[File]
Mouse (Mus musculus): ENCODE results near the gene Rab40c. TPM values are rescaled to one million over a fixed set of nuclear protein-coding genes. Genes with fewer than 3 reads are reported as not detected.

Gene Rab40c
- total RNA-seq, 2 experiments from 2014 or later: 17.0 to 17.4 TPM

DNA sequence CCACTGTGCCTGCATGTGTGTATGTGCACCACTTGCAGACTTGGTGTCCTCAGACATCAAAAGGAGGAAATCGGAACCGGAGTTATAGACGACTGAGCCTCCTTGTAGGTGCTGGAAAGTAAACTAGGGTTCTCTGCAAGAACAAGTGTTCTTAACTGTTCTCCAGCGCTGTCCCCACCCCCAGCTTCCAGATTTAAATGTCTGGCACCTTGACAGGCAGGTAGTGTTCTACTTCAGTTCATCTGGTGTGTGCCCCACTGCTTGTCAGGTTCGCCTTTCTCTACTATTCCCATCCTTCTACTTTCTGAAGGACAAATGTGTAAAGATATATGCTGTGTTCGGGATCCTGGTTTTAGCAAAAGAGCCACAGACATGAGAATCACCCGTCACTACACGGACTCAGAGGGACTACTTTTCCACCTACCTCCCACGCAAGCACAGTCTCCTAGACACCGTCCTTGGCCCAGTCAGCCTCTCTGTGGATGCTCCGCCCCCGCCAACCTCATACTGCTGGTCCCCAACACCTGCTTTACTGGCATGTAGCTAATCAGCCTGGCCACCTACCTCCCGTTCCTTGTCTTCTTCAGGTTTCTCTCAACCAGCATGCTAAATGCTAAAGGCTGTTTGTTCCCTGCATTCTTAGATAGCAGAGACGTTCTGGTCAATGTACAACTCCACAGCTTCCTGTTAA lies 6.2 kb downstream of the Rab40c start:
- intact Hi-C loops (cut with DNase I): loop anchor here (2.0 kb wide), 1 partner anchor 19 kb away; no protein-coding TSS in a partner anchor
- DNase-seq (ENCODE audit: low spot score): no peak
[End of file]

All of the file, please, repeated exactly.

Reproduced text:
Mouse (Mus musculus): ENCODE results near the gene Rab40c. TPM values are rescaled to one million over a fixed set of nuclear protein-coding genes. Genes with fewer than 3 reads are reported as not detected.

Gene Rab40c
- total RNA-seq, 2 experiments from 2014 or later: 17.0 to 17.4 TPM

DNA sequence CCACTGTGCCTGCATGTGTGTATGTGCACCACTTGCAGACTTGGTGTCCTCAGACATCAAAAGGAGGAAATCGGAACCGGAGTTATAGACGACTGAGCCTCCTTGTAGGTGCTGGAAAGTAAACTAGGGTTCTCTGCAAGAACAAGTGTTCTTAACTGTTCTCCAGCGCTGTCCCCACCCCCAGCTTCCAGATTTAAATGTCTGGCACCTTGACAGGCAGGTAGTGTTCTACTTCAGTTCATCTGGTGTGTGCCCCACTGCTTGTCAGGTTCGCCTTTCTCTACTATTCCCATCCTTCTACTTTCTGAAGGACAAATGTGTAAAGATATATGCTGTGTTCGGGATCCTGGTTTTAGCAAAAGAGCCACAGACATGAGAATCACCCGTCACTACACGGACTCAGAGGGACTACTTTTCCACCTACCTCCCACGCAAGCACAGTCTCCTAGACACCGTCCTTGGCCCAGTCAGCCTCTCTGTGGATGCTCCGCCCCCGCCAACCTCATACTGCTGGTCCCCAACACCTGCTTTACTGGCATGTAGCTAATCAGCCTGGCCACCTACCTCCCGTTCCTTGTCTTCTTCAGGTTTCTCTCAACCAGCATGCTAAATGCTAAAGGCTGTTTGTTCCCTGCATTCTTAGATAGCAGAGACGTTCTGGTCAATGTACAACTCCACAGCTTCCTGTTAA lies 6.2 kb downstream of the Rab40c start:
- intact Hi-C loops (cut with DNase I): loop anchor here (2.0 kb wide), 1 partner anchor 19 kb away; no protein-coding TSS in a partner anchor
- DNase-seq (ENCODE audit: low spot score): no peak